A method for the quantitative analysis of the layering of HIV-related stigma

Reidpath, D. D. and Chan, K. Y. 2005, A method for the quantitative analysis of the layering of HIV-related stigma, AIDS care, vol. 17, no. 4, pp. 425-432, doi: 10.1080/09540120412331319769.

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Title A method for the quantitative analysis of the layering of HIV-related stigma
Author(s) Reidpath, D. D.
Chan, K. Y.
Journal name AIDS care
Volume number 17
Issue number 4
Start page 425
End page 432
Publisher Routledge
Place of publication London, England
Publication date 2005-05
ISSN 0954-0121
Keyword(s) AIDS & HIV
AIDS & HIV infection
allied health
behavioral medicine
child & adolescent psychiatry & clinical psychology
counselling - social work
ethics & legal issues in mental health
HIV & AIDS counseling
health psychology
infectious diseases
medical sociology
psychiatry & clinical psychology - adult
public health - medical sociology
social policy
Summary HIV-related stigma is regarded as one of the major barriers in the development of effective prevention and care programs; but the stigma associated with HIV stigma is not a singular entity. The stigma of the infection is layered with other stigmas, such as those associated with the routes of transmission (e.g., sex work and injecting drug use) and personal characteristics (e.g., race, religion, ethnicity and gender). In developing programs and policies to overcome HIV-related stigma, cognisance needs to be taken of all the sources of stigma, and how they may interact. A novel method is described for examining the layers of HIV/AIDS-related stigma, and secondary data are adapted to illustrate this. The importance of understanding the layering of stigma for the development of effective interventions is also discussed.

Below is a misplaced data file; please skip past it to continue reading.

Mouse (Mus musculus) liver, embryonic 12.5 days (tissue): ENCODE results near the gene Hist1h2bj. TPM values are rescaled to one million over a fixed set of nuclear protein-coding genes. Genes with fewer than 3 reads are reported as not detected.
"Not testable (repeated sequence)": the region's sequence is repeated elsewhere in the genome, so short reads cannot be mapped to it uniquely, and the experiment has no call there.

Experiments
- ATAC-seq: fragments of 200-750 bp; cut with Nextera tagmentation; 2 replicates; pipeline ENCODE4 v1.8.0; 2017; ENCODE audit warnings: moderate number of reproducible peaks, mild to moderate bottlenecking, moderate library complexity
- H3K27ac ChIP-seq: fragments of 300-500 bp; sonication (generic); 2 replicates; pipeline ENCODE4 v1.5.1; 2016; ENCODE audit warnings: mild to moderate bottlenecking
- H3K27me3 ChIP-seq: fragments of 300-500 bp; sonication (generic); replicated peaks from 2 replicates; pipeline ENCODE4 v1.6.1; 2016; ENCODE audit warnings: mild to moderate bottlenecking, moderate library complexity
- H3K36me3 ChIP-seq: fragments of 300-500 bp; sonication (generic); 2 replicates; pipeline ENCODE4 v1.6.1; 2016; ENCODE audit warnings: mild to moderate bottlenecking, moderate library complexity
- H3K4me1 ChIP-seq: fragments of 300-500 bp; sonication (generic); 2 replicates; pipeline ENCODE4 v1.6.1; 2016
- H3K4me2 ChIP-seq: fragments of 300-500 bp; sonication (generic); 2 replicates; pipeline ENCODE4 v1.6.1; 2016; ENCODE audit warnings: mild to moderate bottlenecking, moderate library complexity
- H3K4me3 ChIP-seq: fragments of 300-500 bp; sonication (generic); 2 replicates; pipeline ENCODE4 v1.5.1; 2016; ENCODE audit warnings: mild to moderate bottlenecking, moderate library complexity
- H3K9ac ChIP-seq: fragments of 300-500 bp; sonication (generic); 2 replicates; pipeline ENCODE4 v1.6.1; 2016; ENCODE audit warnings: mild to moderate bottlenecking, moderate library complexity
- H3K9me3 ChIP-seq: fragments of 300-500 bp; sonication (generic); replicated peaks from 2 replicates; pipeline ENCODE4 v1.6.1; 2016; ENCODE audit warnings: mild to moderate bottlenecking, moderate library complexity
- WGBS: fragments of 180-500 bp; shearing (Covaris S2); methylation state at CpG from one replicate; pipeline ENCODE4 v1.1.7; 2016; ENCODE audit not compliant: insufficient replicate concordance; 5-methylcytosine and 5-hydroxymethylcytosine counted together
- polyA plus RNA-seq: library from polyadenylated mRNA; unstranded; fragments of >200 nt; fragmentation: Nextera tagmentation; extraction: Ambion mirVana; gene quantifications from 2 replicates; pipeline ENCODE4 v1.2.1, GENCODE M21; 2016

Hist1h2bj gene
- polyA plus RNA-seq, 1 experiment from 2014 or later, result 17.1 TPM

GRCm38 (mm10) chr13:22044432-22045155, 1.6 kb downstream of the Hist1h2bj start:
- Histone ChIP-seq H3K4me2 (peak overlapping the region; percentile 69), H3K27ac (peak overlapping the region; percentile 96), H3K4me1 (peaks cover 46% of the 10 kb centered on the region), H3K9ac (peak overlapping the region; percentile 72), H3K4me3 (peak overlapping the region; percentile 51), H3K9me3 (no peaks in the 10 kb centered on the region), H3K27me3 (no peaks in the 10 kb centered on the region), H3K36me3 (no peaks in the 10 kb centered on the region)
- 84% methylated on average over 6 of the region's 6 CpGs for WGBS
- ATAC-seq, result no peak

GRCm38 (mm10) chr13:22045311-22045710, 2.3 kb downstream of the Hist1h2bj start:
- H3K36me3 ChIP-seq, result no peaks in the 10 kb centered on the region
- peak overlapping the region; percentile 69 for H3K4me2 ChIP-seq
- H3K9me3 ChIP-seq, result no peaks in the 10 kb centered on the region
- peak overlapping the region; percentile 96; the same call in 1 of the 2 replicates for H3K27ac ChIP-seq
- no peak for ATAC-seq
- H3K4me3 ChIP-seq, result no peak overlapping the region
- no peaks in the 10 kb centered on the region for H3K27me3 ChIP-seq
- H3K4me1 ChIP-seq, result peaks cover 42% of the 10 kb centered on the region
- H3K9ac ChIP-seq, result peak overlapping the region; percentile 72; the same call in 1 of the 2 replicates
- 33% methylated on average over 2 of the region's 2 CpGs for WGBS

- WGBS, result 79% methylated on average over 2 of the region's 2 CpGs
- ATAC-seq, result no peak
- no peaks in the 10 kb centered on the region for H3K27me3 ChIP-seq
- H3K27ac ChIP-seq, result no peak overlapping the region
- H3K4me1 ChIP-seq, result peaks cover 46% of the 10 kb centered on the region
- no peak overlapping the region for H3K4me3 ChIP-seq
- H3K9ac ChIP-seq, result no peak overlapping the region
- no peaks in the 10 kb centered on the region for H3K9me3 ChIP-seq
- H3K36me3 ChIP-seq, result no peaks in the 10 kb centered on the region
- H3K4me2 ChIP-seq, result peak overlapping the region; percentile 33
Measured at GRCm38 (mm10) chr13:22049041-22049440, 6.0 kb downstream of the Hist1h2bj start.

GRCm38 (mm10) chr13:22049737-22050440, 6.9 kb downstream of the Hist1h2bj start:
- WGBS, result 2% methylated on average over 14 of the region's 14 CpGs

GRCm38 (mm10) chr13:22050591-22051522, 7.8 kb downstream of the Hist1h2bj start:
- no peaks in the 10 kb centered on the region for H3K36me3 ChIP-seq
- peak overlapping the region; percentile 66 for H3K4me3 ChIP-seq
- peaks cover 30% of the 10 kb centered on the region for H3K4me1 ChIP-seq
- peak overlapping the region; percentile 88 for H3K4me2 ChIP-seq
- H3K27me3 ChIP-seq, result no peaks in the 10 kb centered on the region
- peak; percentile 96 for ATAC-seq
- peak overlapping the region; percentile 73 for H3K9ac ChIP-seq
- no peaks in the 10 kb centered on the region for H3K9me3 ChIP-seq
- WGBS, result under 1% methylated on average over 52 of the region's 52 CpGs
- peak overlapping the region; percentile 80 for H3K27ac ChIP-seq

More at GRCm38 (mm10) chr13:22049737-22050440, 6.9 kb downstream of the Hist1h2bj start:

Language eng
DOI 10.1080/09540120412331319769
Field of Research 111799 Public Health and Health Services not elsewhere classified
HERDC Research category C1 Refereed article in a scholarly journal
Copyright notice ©2005, Taylor & Francis Group Ltd
Persistent URL http://hdl.handle.net/10536/DRO/DU:30008820

Document type: Journal Article
Collection: School of Health and Social Development
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